NAMI’s board of directors has developed an accountability template, "What Consumers and Families Expect from Treatment Systems for Persons with Severe Mental Illness." The nine accountability domains of this template are: Nondiscrimination, Access to and Continuity of Care, Evidence-based Treatment and Services, Consumer and Family Involvement, Recovery-oriented, Right to Safety/Consumer Protection, Decriminalization, Adequate Investment and Cultural Competency. NAMI urges its state affiliates, through their state mental health planning councils, to use these accountability domains to implement new performance-partnership measures as part of the new Substance Abuse and Mental Health Services Administration (SAMHSA) authorization law (P.L. 106-310).
P.L. 106-310 Falls Short of NAMI’s Goals and Priorities
In 2000, Congress completed action on legislation reauthorizing all programs under SAMHSA’s jurisdiction, including the MHBG, now renamed the Mental Health Performance Partnership Grant. P.L. 106-310 makes several modest changes in the block grant program, most related to planning requirements. Within two years, SAMHSA will be required to submit to Congress proposed separate mental health and substance abuse performance-partnership plans that describe a common set of performance measures for accountability.
P.L. 106-310 encourages states to provide data to SAMHSA voluntarily. The submitted plans are to be developed by SAMHSA in conjunction with states and interested parties. For mental health plans, performance measures must be for the treatment of children with serious emotional disturbance, adults with serious mental illnesses, and "individuals with co-occurring mental health and substance abuse disorders." For substance abuse plans, performance measures must be for the treatment of pregnant addicts, prevention of HIV transmission and tuberculosis, and "those with co-occurring substance abuse and mental disorders." The plans must also include definitions of the data elements used; and they must identify obstacles to implementing such performance measures and data collection, resources needed for such implementation, and an implementation strategy including with any legislation that will be necessary.
The new law does authorize data infrastructure development grants to help states increase their capacity to report the data required for the performance measures. These funds are to be divided equally between mental health and substance abuse agencies. As a condition of receiving these grants, a state must actually have developed a core set of performance measures. The grants are to help states develop and operate data collection, analysis, and reporting systems.
NAMI was unsuccessful in convincing Congress, part of P.L. 106-310, to require an unduplicated count of persons served both through the block grant and in the public mental health system. NAMI believes that without this unduplicated count, there can be no guarantee that persons with severe and persistent mental illnesses will actually be served and no guarantee that they will receive the intensity of services they require.
More on the Need for an Unduplicated Count of Persons Served
It is estimated that only half of the states can offer unduplicated counts. The federal government, through its Center for Mental Health Services at SAMHSA, has counted for years "episodes of care." However, if episodes of care cannot be directly related to the number of persons served, what is the value of the measure? In 1990 the federal government reported that 8.6 million episodes of care were delivered to persons for mental health needs. That statistic is meaningless.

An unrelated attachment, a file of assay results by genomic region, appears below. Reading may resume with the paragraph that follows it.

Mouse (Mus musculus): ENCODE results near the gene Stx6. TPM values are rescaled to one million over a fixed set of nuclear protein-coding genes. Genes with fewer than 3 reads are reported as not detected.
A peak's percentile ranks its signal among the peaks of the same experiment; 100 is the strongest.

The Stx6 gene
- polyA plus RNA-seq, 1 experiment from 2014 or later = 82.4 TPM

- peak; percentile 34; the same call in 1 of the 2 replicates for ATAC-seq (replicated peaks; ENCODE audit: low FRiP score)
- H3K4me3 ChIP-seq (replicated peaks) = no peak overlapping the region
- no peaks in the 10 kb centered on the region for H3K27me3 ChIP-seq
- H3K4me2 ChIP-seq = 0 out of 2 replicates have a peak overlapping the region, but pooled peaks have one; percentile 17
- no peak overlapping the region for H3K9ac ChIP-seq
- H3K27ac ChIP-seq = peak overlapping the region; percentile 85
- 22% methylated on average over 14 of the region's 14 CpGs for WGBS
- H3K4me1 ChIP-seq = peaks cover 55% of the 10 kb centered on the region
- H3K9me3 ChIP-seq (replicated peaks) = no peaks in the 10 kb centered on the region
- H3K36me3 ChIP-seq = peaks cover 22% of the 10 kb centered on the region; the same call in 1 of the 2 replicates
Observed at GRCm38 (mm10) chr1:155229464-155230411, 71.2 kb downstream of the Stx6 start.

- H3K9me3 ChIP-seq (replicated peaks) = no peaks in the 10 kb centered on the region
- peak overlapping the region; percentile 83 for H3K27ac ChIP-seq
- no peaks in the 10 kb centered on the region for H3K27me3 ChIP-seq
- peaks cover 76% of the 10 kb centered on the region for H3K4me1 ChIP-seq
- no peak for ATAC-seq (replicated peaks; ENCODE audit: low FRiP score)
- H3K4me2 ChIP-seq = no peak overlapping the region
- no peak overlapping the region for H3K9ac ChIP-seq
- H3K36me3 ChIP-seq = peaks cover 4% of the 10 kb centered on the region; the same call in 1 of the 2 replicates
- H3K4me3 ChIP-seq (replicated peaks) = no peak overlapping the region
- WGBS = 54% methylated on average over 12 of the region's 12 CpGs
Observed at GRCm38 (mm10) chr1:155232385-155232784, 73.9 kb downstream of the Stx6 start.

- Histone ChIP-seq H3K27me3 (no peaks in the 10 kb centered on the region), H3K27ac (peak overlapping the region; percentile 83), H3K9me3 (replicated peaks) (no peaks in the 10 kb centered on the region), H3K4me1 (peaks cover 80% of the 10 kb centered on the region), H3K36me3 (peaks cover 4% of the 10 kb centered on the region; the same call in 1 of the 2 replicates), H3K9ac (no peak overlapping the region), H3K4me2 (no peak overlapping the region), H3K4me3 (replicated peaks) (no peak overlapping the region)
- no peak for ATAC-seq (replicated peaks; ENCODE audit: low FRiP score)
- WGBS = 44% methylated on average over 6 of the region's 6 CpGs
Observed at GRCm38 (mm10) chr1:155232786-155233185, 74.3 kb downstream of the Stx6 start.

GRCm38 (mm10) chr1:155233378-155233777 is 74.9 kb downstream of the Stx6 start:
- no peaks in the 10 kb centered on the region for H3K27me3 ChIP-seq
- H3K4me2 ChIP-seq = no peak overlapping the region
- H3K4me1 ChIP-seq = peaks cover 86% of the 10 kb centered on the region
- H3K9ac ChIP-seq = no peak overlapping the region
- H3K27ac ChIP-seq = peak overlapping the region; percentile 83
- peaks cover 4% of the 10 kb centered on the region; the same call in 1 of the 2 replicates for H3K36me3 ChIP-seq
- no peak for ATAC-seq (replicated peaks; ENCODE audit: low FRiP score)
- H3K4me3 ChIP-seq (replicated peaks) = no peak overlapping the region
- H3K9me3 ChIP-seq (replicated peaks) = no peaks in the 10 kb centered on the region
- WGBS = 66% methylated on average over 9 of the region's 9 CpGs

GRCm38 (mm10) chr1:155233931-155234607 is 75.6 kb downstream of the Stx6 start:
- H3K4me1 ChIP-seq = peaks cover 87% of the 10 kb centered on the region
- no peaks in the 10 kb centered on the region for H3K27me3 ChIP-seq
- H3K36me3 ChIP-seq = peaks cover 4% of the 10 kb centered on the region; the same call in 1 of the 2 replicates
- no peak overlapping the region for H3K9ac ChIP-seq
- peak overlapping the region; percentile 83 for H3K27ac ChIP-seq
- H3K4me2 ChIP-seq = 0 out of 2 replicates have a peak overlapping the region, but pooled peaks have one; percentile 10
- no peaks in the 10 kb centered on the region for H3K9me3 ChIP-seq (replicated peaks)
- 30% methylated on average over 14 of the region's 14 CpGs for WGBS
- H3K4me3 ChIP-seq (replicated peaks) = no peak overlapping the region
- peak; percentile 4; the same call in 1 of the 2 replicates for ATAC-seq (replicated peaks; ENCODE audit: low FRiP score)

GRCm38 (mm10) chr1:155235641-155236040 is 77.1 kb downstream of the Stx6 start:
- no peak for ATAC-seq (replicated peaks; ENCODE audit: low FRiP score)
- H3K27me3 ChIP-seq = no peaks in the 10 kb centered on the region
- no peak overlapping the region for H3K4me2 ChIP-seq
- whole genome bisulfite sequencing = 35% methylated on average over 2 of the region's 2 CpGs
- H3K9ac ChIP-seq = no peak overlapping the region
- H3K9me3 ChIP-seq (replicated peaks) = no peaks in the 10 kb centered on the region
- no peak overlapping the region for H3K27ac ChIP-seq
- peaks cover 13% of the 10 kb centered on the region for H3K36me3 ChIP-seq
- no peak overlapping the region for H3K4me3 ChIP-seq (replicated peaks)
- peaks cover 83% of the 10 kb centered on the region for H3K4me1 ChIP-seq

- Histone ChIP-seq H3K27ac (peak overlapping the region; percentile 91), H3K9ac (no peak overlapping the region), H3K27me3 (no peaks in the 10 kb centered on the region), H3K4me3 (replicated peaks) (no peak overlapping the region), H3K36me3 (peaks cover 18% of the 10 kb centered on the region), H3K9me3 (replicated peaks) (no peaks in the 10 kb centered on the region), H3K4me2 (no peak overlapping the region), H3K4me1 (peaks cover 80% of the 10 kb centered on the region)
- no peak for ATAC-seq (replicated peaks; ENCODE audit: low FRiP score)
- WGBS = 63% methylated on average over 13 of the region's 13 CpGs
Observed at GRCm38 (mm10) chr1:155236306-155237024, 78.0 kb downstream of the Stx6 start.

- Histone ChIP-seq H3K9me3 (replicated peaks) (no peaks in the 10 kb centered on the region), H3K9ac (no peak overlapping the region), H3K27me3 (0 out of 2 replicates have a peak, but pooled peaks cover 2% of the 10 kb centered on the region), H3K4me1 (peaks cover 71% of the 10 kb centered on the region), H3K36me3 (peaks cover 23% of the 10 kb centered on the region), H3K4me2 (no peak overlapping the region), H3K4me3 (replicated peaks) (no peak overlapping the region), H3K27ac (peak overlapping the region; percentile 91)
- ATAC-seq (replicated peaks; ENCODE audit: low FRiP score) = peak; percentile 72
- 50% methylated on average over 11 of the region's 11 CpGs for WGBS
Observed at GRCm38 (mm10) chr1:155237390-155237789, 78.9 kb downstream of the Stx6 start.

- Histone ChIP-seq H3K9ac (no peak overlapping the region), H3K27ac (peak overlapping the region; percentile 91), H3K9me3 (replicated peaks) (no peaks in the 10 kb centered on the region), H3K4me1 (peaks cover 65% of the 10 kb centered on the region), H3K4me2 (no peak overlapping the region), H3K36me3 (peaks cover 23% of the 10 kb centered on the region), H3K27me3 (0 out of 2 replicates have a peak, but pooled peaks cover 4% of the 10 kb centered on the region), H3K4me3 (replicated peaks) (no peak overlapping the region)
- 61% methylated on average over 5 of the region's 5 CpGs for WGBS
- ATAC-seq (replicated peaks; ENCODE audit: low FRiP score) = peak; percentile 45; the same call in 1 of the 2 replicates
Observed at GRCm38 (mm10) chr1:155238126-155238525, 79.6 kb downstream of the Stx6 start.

NAMI is advocating for an unduplicated count of persons served for the following reasons:
A major public-agenda item and a rallying call for NAMI over the years has been to redirect public services toward serving the population that is the most seriously ill. It is impossible to determine if a system truly serves the most seriously ill unless that system can provide an unduplicated count of persons served by diagnosis and services used.
NAMI advocates replication of evidence-based programs for persons with the most severe illnesses. An example of such a program is the Program of Assertive Community Treatment (PACT). How can a system identify persons in need of PACT's targeted services except by an unduplicated count of persons served by diagnosis and services consumed?
Managed care, using capitated payments (fixed budgets with allocations per number of people enrolled in a program), has frequently been disastrous because a database of persons previously served did not exist. This payment system has contributed to severe managed care problems in Montana and Tennessee. Because these states had no adequate database of previous services used by clients, the capitated payment was inadequate and the systems were consequently underfunded. People were denied services, in part because the capitated payment had no historically accurate basis. An unduplicated count of persons served according to the services used would have provided a realistic estimate of the money needed to adequately serve this population.
Under wide consideration is a performance-based system. Health plans, mental health systems, and providers must be publicly accountable for their outcomes. NAMI advocates a performance-based system, which cannot exist without an unduplicated count of persons served.
NAMI desires a publicly accountable system of performance-based services, which would allow consumers and families to compare health plans, service systems, and treatment providers using publicly available performance data. But comparing systems according to performance requires an unduplicated count of persons served.
It appears that for-profit and non-profit, provider-based and management-agent based, private and public organizations all claim that they can successfully manage clinical care and maintain the highest standards. How can these service providers move consumers from inappropriate services into appropriate services without an unduplicated count of persons served by service settings?
NAMI, therefore, advocates an unduplicated count of persons served, by age, diagnosis, gender, race and types of services consumed.